U.S. families that owe “individual shared responsibility” penalties because some members lacked minimum essential coverage (MEC) in 2015 may end up paying an average of about $370 in penalties.
Timothy Camus, a deputy inspector general at the office of the Treasury Inspector General for Tax Administration (TIGTA), an agency that polices the Internal Revenue Service (IRS), presented information suggesting that possibility today at a hearing in Washington, D.C.
The House Ways and Means oversight subcommittee organized the hearing to learn about the individual tax return filing season for 2015. The individual return filing season ended Monday.
See also: Tax preparers return to PPACA fog
The IRS expects to receive a total of about 150 million individual returns for 2015, with 19 million filed on paper and 131 million filed electronically. As of April 8, the agency had processed 104 million individual returns.
Camus mentioned filing statistics related to the Patient Protection and Affordable Care Act (PPACA) briefly in his written testimony, which is posted on the committee’s website.
As of Feb. 25, the IRS had processed 1.4 million returns for households that received PPACA premium tax credits for 2015. That total includes households that will get ordinary tax credits, after they file their 2015 tax credits, as well as households that received advance premium tax credits (APTCs) in 2015, based on 2015 income estimates.
As of March 3, the IRS had processed 47 million returns for filers who said all family members had had minimum essential coverage (MEC) long enough in 2015 to avoid having to pay the PPACA individual shared responsibility penalty, or penalty payment imposed on people who fail to have what federal regulators classify as adequate major medical coverage.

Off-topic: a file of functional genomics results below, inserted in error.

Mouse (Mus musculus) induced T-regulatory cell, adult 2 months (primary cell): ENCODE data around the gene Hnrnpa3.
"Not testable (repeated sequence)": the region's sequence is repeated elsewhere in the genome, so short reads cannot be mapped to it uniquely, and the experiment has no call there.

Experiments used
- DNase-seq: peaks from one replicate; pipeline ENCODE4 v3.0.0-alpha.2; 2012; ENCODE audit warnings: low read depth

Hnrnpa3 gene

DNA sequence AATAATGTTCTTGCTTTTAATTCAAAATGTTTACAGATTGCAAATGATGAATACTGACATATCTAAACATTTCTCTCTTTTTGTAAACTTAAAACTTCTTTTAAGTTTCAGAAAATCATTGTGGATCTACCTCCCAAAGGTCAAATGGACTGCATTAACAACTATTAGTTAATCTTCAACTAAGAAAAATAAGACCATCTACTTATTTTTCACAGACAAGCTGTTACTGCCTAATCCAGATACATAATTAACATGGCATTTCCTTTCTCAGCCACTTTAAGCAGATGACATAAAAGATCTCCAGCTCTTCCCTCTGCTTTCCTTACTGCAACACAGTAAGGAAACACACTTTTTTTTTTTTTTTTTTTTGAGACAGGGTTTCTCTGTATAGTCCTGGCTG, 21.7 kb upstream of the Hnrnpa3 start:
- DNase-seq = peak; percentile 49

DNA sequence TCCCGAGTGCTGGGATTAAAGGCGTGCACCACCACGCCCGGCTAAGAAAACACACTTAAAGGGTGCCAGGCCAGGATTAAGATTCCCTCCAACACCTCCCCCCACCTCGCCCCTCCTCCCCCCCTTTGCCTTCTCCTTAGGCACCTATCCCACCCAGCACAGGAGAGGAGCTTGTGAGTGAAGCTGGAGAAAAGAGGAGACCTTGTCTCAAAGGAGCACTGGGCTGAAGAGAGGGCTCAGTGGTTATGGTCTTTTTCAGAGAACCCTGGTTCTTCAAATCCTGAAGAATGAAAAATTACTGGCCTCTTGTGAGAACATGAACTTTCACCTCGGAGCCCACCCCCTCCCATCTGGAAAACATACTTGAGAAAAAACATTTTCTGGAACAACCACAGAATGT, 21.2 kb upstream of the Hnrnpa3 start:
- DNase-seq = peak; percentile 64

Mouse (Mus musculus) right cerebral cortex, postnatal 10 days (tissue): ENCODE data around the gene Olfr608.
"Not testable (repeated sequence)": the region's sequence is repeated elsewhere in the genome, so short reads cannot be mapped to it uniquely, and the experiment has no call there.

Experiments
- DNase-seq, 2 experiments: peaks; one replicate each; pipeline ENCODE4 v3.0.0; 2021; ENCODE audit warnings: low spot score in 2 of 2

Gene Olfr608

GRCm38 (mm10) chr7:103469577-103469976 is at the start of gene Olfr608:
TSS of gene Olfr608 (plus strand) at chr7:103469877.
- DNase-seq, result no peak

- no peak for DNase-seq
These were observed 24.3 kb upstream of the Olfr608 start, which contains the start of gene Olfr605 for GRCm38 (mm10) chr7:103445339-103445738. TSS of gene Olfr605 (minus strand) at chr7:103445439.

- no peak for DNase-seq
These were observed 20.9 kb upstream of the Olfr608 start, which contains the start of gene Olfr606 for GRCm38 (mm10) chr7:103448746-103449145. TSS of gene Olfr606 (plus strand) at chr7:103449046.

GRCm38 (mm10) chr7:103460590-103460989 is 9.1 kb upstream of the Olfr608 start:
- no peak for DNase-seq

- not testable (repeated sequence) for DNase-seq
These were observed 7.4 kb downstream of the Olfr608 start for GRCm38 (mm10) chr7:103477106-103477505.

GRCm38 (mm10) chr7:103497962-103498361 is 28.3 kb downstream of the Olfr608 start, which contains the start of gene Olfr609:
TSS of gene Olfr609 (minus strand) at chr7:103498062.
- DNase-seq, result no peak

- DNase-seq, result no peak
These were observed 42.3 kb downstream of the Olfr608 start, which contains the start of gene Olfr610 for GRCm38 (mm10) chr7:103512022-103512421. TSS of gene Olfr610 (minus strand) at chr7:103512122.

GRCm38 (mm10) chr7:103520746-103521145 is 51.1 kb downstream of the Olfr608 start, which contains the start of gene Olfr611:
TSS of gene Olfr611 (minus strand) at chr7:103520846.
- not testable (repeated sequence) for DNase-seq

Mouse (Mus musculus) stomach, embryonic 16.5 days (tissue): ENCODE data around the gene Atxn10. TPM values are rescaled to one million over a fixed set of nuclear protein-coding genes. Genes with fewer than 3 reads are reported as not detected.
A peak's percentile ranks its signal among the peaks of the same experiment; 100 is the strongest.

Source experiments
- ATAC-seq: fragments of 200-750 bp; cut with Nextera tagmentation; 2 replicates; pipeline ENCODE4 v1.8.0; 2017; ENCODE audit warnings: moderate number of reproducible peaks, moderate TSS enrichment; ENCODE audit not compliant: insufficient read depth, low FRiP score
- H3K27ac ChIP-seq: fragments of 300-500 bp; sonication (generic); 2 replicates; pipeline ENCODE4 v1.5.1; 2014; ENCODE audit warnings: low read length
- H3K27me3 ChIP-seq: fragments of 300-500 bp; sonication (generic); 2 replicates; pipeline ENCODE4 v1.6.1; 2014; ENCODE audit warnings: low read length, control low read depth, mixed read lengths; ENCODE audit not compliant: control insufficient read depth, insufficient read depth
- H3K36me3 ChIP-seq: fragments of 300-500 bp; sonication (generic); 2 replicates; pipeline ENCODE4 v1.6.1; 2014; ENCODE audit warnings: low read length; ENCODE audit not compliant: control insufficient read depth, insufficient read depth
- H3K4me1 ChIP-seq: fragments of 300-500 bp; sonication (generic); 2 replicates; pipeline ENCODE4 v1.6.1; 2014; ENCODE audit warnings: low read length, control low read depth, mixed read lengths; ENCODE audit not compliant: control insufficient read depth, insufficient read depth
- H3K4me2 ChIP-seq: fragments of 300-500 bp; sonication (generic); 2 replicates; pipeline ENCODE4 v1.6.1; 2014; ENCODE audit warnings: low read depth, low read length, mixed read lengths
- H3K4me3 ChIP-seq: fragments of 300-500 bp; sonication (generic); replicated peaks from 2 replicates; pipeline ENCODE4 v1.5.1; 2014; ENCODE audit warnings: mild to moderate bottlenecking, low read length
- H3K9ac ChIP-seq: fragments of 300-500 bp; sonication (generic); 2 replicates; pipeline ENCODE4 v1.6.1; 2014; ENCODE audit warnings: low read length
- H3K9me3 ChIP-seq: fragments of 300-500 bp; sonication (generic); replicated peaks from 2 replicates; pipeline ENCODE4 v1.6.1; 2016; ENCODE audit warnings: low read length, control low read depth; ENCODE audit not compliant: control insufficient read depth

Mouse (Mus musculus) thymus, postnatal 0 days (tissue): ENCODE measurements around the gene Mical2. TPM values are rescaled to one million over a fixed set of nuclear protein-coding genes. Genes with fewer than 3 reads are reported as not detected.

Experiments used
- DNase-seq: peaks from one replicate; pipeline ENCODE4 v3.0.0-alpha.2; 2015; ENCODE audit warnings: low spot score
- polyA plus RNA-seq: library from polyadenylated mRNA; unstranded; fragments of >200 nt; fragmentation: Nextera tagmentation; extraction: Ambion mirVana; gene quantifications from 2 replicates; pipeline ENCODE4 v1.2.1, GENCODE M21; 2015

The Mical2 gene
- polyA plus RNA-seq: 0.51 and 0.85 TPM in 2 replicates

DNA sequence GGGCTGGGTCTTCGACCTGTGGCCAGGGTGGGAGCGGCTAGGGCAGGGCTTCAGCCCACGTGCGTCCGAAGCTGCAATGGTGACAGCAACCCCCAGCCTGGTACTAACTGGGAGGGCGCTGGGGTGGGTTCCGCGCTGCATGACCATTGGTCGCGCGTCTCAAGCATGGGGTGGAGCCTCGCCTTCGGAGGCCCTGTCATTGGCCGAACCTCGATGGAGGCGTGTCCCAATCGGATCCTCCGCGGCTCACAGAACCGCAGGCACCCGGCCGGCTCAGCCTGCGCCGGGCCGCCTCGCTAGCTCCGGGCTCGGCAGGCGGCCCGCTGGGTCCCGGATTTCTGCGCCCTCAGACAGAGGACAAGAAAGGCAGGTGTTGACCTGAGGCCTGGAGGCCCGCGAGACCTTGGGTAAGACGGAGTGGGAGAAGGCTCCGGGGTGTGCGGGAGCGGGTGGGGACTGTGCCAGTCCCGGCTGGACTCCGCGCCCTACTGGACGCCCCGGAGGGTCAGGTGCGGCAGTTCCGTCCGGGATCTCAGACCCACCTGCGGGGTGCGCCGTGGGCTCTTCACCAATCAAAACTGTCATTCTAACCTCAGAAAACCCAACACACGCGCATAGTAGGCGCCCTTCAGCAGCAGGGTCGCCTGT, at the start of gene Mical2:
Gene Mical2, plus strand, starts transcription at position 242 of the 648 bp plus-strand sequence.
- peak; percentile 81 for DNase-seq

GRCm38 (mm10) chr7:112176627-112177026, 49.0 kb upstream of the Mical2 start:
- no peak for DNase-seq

As of March 3, the IRS had processed 2.7 million returns for filers who said their families owed shared responsibility penalties. Those families owed about $1 billion in penalty payments, or about $370 per household.
Some families earn too little to have to file federal income tax returns.
For 2014, for most families that owed the individual share responsibility penalty, the penalty amounted to 1 percent of the value of income above that tax filing threshold. Families that owed the penalty for 2014 paid an average of about $190 each.
For 2015, the penalty increased to 2 percent of the value of income above the filing threshold.
In December, analysts at the Henry J. Kaiser Family Foundation estimated the average penalty for 2015 might be $325 per adult.
William Cobb, the president of H&R Block Inc. (NYSE:HRB), said in March that he thought the average 2015 penalty for clients that owed the penalty might be $500.
Tax filing experts have noted that people who have confusing tax returns or suspect that they owe the IRS money tend to come in later in the filing season than people with simple returns who are hoping to get big tax refunds.
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